How Plant-Based Eating Impacts Your Water Footprint

How Plant-Based Eating Impacts Your Water Footprint

The majority of human water consumption goes toward agricultural production: water for livestock, water for crops, water for crops for livestock. So if we want to conserve water, it’s important to take a look not just at how much water we’re using in our homes, but also at our “invisible” water usage as the result of what we eat. Ahead, how a plant-based diet can positively impact your water footprint and why we champion legumes.

What is World Water Day?

Clean, potable water is a resource we often take for granted in the U.S. Turn on a faucet, and out comes water ready to drink. Yet on World Water Day, we’re reminded that the world is facing a water shortage. According to the Water Footprint Network, water scarcity affects over 2.7 billion people for at least one month per year. 

Our actions have an impact. Held on March 22 each year, World Water Day was started in 1993 in order to focus attention on the water and sanitation crisis to accelerate change.  

Part of that is what we consume. “Water problems are often closely tied to the structure of the global economy,” says Professor Arjen Y. Hoekstra, creator of the water footprint concept—or the measurement of our appropriation of fresh water in volumes of water consumed or polluted. “Many countries have significantly externalized their water footprint, importing water-intensive goods from elsewhere. This puts pressure on the water resources in the exporting regions, where too often mechanisms for wise water governance and conservation are lacking.” 

About 20% of our water usage in the U.S. is external. We have a major part to play in the world water equation, and switching to a more plant-powered diet is one way to start.

How does a plant-based lifestyle impact your water footprint?

Agriculture is the leading industry for water usage. The foods we eat require water to be cultivated, whether it’s drinking water for livestock or water for crop irrigation, pesticide use, crop cooling, and more. As humans, we require daily protein consumption, and the water costs add up quickly. 

Animal products in particular are notoriously water costly. In fact, by switching to a plant-based diet, you could reduce your water consumption by up to 50%! It sounds drastic, but the proof is in the numbers. Producing a single pound of beef requires an average of 1,800 gallons of water to produce, while the same amount of tofu requires only 302 gallons of water.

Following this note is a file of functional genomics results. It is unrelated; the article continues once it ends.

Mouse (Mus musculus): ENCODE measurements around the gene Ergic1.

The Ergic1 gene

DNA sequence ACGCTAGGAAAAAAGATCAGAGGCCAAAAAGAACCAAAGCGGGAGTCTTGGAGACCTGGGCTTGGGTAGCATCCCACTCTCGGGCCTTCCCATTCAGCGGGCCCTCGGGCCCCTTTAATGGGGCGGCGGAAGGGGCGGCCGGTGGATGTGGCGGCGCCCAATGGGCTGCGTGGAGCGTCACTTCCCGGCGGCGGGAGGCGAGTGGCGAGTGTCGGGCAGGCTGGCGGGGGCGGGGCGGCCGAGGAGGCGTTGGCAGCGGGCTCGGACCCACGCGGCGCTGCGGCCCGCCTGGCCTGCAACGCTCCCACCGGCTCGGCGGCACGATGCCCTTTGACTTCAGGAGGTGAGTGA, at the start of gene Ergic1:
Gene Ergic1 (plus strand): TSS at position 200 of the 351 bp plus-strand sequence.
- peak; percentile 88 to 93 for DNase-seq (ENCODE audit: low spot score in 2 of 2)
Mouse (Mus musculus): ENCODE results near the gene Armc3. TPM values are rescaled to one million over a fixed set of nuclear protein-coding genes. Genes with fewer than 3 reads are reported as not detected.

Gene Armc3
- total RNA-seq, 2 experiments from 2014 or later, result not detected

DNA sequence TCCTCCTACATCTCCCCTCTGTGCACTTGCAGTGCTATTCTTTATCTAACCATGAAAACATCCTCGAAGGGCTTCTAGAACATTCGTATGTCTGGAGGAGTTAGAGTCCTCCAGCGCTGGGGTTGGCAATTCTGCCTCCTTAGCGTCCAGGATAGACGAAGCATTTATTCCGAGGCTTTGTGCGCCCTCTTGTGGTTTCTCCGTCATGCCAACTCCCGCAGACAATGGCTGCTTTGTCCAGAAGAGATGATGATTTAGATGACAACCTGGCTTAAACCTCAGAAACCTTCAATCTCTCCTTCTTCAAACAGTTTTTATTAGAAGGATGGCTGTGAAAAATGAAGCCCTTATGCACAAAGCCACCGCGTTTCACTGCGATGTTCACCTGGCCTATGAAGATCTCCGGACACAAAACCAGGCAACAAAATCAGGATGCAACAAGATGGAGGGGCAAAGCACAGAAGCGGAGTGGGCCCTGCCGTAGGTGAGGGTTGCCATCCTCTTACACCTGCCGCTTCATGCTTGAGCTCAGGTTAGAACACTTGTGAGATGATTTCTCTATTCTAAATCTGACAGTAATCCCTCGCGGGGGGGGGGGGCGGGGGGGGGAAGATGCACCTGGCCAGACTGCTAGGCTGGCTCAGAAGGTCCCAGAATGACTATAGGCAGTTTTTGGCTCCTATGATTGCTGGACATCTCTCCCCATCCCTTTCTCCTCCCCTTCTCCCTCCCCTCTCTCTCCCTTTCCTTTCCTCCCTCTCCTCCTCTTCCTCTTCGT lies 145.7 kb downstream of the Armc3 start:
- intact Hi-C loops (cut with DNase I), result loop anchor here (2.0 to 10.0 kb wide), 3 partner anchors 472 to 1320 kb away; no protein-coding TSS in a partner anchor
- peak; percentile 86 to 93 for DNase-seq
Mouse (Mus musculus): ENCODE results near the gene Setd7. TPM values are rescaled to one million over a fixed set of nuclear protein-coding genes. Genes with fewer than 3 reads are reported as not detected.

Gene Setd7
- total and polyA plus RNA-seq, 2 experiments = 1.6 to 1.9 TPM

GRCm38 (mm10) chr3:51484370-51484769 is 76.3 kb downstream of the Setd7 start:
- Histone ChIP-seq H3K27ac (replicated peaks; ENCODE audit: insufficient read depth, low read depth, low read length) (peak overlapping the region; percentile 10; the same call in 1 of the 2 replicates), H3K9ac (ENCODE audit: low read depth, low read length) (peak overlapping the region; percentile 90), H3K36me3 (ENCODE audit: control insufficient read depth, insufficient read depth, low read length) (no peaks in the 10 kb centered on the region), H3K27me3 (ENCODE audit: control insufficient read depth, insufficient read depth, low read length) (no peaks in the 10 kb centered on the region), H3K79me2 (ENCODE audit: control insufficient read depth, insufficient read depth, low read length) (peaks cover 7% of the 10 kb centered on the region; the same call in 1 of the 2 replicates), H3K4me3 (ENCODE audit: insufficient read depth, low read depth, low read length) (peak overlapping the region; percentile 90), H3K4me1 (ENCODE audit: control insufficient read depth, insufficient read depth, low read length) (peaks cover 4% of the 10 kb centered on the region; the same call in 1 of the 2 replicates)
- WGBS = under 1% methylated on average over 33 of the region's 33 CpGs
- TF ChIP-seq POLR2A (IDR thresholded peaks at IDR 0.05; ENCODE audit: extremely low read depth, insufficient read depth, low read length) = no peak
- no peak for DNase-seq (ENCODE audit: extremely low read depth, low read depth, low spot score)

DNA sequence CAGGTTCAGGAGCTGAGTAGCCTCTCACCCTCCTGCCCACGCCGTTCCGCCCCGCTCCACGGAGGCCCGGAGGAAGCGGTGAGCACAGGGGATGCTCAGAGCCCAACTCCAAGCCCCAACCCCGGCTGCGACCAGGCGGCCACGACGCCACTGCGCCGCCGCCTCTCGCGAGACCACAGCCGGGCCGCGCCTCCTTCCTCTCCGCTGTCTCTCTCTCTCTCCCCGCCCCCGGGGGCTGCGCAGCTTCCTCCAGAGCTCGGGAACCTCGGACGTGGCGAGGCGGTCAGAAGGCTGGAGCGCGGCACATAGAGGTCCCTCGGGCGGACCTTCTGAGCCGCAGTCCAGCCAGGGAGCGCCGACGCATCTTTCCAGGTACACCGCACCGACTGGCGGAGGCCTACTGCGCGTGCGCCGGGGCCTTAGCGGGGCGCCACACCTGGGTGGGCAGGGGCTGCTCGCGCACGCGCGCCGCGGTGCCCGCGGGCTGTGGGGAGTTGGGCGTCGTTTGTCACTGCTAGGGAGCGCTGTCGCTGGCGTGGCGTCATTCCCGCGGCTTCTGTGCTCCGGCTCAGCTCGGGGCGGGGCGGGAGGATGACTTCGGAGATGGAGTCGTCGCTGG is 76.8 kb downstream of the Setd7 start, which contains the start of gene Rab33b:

Simple swaps, like starting with Meatless Mondays, avoiding red meat at first, or switching to dairy-free milk, can have a profound impact. When transitioning to a plant-based diet, it’s important to ensure that you’re meeting your recommended amounts of protein per day. With 6-7 grams of plant-based protein in every bag, Kibo chips are a tasty way to snack for the planet and sneak more protein into your diet.

How does eating legumes and pulses impact your water footprint?

Pulses (or the seeds of legumes) like chickpeas and lentils are impressively water efficient compared to other sources of protein. Essentially, they drink water from a shallower depth, which leaves more water deep in the soil for the next crop, increasing the water efficiency of the entire crop rotation. 

With their broad genetic diversity, pulses also include climate resilient varieties. Not only as a dried, shelf-stable product, but also as the crop itself, they’re much hardier than most other plants. Pulses are able to withstand severe weather like droughts, where other crops fail. 

At Kibo, our snacks are proudly plant-centered to help you meet your protein goals while limiting environmentally-compromising animal products. The legumes that star in our chickpea and lentil chips require a fraction of the water that most other traditional protein sources need. By transitioning to a mostly plant-powered diet, we can drastically improve our water usage footprint! 

What are some other ways to lower your water consumption?

Aside from food production, there are plenty of ways we consume water directly and indirectly. Another major “invisible” contributor to your water footprint includes the clothes you wear. The textile and garment industry is responsible for a large percentage of water usage and water pollution globally, so it’s always good to reduce your consumption of fast fashion clothing or shop secondhand when possible. 

Then there’s the water we use every day in our homes. While conserving water domestically won’t necessarily affect water scarcity abroad, it still has an impact on the environment and your community. Water-saving techniques can save your household money and help divert less freshwater for a healthier environment. Because it takes energy to treat, heat, and pump water, when you save water at home you’re also helping reduce carbon emissions. 

Here are some ways to save water at home: 

  • Consolidate dirty dishes into one container to soak 
  • Challenge yourself to take a shorter shower 
  • Turn the tap off while brushing your teeth 
  • Limit baths and only run them half full  
  • Dump last night’s bedside water into your watering can or dog bowl
  • Fix leaky faucets ASAP
  • Get a home water audit 
  • Use rice and pasta water for plants and dirty dishes
  • Create a rain garden or use a rain barrel for gardening
  • Only run the washer once it’s full

We hope this has been a helpful guide to why water conservation matters, how our lifestyles enter into that, and how we can all play a part by eating more plant-based proteins like chickpeas and lentils. Water is one of our most precious resources, and we're not about to let a drop go to waste!